TO THE ED­I­TOR Man­groves frus­tra­tion

Coastal News - - Front Page -

I re­fer to the ar­ti­cle (Coastal News, Feb 8) where it is stated “Man­groves are the last re­main­ing life­line for the banded rail which would not sur­vive with­out them”.

May I point out that one of the largest colonies of banded rail is in the Nel­son area where there is not a man­grove in sight.

Hav­ing worked in the man­groves for the last 20 years in Whanga­mata, I get very frus­trated with some of the state­ments about man­groves.

Any book on birds will tell you that banded rail live in the rushes where they nest and breed.

I don’t think the man­groves are pro­tec­tion for any bird as they have nu­mer­ous water rats liv­ing in and around the area and are in­deed detri­men­tal to the feed­ing habits of the banded rail.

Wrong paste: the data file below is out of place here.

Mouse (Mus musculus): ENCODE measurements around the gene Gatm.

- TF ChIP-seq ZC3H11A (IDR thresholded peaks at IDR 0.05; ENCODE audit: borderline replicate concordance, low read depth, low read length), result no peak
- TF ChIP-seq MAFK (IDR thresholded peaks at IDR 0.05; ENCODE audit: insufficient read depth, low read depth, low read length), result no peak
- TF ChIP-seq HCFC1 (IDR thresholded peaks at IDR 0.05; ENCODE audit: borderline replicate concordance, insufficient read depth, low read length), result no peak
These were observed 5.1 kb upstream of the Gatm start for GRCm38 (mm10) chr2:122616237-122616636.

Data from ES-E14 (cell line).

They feed on the out­skirts of man­groves and have to run the gaunt­let with preda­tors lurk­ing in the for­est of man­groves.

An­other state­ment com­monly made is that man­groves are a nurs­ery for fish. I find this hard to be­lieve as man­groves have water around them for only a third of the day.

Where does the nurs­ery go for the other two thirds of the day?

In con­clu­sion, I would like to know if the Whanga­mata com­mu­nity wants a man­grove swamp or a har­bour?

BRIAN GRANT Deputy chair­man, Whanga­mata Har­bour Care views Make sure all the man­groves have been re­moved be­fore al­low­ing all the in­gre­di­ents to flow freely into an es­tu­ary. RE­SULT: MUD PIE PHIL COSTELLO Whi­tianga

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